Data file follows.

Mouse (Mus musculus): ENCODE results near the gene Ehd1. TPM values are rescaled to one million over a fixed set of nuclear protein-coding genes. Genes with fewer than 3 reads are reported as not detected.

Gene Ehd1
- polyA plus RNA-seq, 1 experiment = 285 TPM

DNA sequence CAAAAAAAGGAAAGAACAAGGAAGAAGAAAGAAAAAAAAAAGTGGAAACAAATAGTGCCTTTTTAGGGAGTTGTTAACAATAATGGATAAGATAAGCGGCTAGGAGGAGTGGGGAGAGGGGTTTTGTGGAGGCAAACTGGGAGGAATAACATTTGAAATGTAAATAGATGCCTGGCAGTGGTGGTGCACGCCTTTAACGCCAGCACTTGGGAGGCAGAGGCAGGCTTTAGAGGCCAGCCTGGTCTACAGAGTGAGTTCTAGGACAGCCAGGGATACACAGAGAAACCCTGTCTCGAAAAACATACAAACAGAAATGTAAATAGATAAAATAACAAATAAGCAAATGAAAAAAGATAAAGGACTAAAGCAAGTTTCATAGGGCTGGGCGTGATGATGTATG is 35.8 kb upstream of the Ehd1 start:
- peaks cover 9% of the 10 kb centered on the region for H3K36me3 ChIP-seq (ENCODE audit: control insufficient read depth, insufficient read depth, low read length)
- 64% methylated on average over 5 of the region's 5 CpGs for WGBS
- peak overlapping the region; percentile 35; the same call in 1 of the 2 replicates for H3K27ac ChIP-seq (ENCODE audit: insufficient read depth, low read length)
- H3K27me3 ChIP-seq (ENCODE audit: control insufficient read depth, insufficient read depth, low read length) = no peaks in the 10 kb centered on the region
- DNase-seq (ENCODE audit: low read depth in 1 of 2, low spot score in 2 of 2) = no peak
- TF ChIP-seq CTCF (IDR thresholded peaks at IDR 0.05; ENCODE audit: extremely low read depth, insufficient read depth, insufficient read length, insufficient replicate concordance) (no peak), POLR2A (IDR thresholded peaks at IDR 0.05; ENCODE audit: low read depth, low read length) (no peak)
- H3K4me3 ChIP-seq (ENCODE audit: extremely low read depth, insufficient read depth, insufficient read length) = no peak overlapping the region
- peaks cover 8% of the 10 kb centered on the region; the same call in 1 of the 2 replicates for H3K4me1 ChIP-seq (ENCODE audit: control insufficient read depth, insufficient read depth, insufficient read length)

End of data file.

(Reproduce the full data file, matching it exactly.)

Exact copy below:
Mouse (Mus musculus): ENCODE results near the gene Ehd1. TPM values are rescaled to one million over a fixed set of nuclear protein-coding genes. Genes with fewer than 3 reads are reported as not detected.

Gene Ehd1
- polyA plus RNA-seq, 1 experiment = 285 TPM

DNA sequence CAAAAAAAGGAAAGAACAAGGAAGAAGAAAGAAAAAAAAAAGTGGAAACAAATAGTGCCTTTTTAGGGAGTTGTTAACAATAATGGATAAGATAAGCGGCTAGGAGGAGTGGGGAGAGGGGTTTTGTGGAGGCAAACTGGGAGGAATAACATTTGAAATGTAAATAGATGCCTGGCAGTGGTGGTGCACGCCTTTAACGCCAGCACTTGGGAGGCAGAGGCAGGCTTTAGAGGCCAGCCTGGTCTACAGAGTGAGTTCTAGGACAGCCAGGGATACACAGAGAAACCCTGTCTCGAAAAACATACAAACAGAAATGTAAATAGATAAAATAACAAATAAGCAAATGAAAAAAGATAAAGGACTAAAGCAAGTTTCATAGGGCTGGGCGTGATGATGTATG is 35.8 kb upstream of the Ehd1 start:
- peaks cover 9% of the 10 kb centered on the region for H3K36me3 ChIP-seq (ENCODE audit: control insufficient read depth, insufficient read depth, low read length)
- 64% methylated on average over 5 of the region's 5 CpGs for WGBS
- peak overlapping the region; percentile 35; the same call in 1 of the 2 replicates for H3K27ac ChIP-seq (ENCODE audit: insufficient read depth, low read length)
- H3K27me3 ChIP-seq (ENCODE audit: control insufficient read depth, insufficient read depth, low read length) = no peaks in the 10 kb centered on the region
- DNase-seq (ENCODE audit: low read depth in 1 of 2, low spot score in 2 of 2) = no peak
- TF ChIP-seq CTCF (IDR thresholded peaks at IDR 0.05; ENCODE audit: extremely low read depth, insufficient read depth, insufficient read length, insufficient replicate concordance) (no peak), POLR2A (IDR thresholded peaks at IDR 0.05; ENCODE audit: low read depth, low read length) (no peak)
- H3K4me3 ChIP-seq (ENCODE audit: extremely low read depth, insufficient read depth, insufficient read length) = no peak overlapping the region
- peaks cover 8% of the 10 kb centered on the region; the same call in 1 of the 2 replicates for H3K4me1 ChIP-seq (ENCODE audit: control insufficient read depth, insufficient read depth, insufficient read length)